Liquid Telecom subsidiary Liquid Sea has embarked on a project to build a subsea cable linking Africa to the Middle East, with onward connectivity to Europe.
The Liquid Sea cable will run 10,000km from South Africa to the Middle East, connecting to Liquid Telecom’s pan-African terrestrial network. It will be designed to provide reliable and affordable internet connectivity to landlocked and coastal countries in Eastern, Central and Southern Africa.
Nic Rudnick, Liquid Telecom CEO, confirmed that the request for tender has been issued to international subsea cable construction cable companies.
"The Liquid Sea project reaffirms our commitment to building Africa’s digital future and removing any bottlenecks in providing the fastest and most reliable access to the internet to every single African on the continent," he said.
The cable project – which is already fully funded – is expected to deliver speeds of 20-30 Tbit/s and is due to complete in two years’ time.
"This project will provide a step-change in the way internet connectivity is regarded in Africa. We will be able to leverage the new submarine cable and our terrestrial network to improve our offerings to carriers, enterprise customers and households throughout the continent," said David Eurin, group chief strategy officer at Liquid Telecom.
"It is of utmost importance to us to create equal opportunities to people living both in coastal and landlocked countries, the latter being too often forgotten in large international projects of this kind."
Liquid Telecom is expected to launch an IPO in Europe next year, having turned down a number of offers in the last few months.
Source: Capacity Magazine
JRC ANALYSIS: As predicted by JRC, a second wave of submarine cable construction around the African continent is commencing and Liquid Telecom is a natural leader in this new movement. The company has been investing for over a decade in transcontinental terrestrial fiber networks, taking advantage of market liberalization in different African countries to challenge incumbent telcos with greenfield fiber optic networks using state-of-the-art technology and unencumbered by legacy systems.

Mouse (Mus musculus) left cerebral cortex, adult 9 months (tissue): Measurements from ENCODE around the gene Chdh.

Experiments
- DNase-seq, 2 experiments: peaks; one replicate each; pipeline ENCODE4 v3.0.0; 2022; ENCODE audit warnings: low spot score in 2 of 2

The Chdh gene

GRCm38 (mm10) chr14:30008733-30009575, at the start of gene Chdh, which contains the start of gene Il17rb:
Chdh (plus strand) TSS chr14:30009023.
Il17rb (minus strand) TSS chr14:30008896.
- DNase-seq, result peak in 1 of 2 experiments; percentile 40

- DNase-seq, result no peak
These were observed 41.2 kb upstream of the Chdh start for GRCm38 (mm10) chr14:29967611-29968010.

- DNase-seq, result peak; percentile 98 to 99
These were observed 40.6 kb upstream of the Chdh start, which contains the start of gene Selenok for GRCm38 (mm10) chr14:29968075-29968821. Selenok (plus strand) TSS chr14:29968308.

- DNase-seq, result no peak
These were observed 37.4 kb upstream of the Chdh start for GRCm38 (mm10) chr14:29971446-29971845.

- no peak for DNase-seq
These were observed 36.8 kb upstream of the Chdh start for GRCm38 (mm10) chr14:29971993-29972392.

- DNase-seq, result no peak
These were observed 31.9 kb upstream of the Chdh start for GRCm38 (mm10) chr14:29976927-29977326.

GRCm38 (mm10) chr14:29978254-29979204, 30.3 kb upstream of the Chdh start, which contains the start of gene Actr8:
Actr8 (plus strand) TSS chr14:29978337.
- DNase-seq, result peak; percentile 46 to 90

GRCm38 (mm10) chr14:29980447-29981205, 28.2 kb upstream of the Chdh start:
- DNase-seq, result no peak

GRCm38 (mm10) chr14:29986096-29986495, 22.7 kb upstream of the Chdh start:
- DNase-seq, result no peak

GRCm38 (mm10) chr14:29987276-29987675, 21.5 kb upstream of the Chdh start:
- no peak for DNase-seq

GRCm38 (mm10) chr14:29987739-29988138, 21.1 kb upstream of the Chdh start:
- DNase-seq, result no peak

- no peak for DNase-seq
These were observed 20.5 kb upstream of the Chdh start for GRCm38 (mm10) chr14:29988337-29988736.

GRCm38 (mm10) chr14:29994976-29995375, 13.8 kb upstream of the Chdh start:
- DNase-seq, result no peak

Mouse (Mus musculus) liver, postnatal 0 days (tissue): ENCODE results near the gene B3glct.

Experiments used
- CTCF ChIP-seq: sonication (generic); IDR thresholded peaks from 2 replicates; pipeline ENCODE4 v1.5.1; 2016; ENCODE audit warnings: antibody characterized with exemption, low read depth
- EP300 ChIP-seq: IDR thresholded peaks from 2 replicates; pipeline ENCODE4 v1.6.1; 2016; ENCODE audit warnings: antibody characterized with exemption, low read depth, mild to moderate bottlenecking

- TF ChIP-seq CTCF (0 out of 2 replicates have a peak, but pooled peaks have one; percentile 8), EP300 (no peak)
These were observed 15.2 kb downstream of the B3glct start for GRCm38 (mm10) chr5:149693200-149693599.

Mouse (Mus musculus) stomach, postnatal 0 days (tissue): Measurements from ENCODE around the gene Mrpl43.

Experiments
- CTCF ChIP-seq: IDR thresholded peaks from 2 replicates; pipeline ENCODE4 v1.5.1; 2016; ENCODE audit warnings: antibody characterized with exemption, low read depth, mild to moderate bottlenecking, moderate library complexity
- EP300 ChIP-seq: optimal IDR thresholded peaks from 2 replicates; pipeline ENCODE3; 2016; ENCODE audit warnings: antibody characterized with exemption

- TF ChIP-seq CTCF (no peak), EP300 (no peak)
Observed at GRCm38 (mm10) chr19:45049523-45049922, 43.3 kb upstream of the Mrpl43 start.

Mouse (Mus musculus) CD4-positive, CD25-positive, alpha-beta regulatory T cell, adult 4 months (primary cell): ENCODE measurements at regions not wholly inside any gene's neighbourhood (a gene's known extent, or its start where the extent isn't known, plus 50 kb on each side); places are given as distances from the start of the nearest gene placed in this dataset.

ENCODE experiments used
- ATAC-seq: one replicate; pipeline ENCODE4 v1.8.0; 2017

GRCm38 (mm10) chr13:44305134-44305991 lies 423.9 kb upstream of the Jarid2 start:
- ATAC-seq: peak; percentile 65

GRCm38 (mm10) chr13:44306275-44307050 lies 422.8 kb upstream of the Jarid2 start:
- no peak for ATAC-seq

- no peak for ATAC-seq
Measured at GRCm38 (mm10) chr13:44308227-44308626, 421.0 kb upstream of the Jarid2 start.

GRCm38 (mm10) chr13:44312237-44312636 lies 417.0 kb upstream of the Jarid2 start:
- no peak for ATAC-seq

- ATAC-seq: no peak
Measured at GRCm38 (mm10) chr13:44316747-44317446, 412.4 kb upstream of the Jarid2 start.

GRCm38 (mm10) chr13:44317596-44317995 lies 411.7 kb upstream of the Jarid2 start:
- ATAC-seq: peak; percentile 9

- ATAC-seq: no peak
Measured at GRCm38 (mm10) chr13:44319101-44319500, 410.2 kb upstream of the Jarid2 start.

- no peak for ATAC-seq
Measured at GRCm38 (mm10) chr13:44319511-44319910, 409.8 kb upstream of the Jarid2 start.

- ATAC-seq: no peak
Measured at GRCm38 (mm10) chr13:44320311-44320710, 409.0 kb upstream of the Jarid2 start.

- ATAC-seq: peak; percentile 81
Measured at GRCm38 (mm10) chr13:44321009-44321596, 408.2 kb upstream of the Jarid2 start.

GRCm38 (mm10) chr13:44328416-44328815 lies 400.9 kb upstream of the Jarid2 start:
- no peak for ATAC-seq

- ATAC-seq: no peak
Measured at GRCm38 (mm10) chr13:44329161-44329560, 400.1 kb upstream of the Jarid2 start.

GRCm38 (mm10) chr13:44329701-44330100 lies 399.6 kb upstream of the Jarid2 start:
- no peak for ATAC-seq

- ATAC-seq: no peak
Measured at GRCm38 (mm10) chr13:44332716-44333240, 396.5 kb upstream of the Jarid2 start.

Until now, Liquid Telecom has relied on Third Party providers for onward international connectivity but, despite the drop in the cost of international bandwidth as a result of the introduction to the African continent of new cable systems like WACS, ACE, SEACOM, EASSy, Main One, and Glo-1, Liquid Telecom clearly believes that, with growth in demand from Africa for international connectivity remaining robust, a company-owned cable which provides access to Europe and beyond is now a cost-effective investment.
With Liquid Telecom's pedigree, it is not surprising that this cable project is already fully funded and therefore looking highly likely to come to fruition. This will really upset the status quo. Representatives of the EASSy system, WIOCC, have frequently made the case that there is insufficient demand to support any more cables in Africa; SEACOM is known to have been planning extensions and maybe a new cable; this announcement may even give pause for thought to the proponents of the ACE extension from São Tomé & Principe to South Africa.
Julian Rawle, Author
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